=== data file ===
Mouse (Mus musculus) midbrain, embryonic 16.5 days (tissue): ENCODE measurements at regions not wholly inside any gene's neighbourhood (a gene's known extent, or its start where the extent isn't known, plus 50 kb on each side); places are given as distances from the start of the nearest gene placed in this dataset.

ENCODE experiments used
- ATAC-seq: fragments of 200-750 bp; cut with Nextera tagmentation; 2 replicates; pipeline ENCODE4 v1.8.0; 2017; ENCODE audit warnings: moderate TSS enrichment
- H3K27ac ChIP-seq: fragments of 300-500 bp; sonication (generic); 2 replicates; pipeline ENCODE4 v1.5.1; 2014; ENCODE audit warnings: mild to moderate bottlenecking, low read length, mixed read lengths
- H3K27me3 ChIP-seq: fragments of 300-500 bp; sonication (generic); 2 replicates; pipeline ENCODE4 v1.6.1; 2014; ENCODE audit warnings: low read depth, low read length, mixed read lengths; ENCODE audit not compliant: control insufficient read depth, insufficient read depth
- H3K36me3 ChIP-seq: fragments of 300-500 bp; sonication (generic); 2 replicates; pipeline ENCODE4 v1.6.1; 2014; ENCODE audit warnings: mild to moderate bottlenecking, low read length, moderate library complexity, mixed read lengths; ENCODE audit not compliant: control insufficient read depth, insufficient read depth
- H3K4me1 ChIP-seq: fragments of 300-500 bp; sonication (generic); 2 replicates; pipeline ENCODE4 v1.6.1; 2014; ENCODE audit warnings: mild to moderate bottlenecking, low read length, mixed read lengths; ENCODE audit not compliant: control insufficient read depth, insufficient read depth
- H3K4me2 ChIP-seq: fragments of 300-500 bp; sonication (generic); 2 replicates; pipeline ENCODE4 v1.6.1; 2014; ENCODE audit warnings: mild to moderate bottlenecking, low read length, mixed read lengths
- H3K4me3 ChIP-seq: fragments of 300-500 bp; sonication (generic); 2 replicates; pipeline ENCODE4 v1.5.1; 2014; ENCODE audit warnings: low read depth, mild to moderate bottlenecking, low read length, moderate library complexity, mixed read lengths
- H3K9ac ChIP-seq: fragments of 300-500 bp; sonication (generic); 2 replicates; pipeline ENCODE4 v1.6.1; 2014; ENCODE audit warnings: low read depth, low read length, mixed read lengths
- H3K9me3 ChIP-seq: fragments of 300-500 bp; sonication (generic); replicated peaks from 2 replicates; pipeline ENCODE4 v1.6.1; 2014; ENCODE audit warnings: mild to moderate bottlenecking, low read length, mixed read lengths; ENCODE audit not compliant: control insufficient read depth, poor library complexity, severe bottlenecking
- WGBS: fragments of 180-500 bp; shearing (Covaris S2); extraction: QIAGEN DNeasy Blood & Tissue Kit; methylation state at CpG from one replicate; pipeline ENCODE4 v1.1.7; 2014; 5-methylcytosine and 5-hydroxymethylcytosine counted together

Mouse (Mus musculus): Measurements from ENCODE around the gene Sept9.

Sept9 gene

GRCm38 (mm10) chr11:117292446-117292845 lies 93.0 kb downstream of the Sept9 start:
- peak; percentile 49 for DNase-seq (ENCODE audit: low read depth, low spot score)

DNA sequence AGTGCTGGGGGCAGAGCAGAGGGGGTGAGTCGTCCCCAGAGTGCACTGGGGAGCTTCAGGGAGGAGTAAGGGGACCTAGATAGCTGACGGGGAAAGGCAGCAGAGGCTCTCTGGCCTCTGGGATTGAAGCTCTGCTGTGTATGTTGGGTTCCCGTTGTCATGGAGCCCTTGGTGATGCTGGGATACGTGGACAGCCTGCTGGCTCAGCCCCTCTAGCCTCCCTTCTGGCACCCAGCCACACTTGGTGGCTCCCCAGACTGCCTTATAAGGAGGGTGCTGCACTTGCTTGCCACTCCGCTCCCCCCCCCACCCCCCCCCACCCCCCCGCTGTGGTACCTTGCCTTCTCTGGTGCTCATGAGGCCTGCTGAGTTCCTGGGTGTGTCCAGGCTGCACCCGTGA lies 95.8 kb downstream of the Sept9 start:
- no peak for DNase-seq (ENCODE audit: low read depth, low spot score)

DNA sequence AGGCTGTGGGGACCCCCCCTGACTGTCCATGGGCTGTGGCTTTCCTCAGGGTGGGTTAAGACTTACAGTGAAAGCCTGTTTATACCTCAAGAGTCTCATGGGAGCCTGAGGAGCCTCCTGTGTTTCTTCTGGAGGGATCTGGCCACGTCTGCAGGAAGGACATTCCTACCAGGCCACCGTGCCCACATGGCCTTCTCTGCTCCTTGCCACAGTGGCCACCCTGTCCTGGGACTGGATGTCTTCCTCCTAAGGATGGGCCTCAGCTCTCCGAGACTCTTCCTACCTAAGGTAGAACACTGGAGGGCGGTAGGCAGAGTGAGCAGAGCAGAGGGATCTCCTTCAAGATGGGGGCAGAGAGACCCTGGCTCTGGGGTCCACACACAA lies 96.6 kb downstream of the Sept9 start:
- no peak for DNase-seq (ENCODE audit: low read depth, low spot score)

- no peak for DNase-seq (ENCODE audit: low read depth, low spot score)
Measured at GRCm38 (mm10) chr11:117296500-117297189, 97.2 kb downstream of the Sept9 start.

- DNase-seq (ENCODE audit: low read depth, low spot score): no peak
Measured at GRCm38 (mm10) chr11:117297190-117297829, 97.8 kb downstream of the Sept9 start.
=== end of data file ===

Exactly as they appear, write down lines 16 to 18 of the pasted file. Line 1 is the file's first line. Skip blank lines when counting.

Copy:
- peak; percentile 49 for DNase-seq (ENCODE audit: low read depth, low spot score)

DNA sequence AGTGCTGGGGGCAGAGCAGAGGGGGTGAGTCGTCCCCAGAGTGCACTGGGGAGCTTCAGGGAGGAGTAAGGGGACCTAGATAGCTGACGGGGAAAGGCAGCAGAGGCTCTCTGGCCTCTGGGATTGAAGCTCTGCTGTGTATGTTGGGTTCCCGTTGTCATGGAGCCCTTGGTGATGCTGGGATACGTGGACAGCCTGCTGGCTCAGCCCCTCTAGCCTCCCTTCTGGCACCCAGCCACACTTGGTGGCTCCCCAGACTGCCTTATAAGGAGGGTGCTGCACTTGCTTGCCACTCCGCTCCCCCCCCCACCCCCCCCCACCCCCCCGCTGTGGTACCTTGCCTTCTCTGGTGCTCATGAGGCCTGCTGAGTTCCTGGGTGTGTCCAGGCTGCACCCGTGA lies 95.8 kb downstream of the Sept9 start:
- no peak for DNase-seq (ENCODE audit: low read depth, low spot score)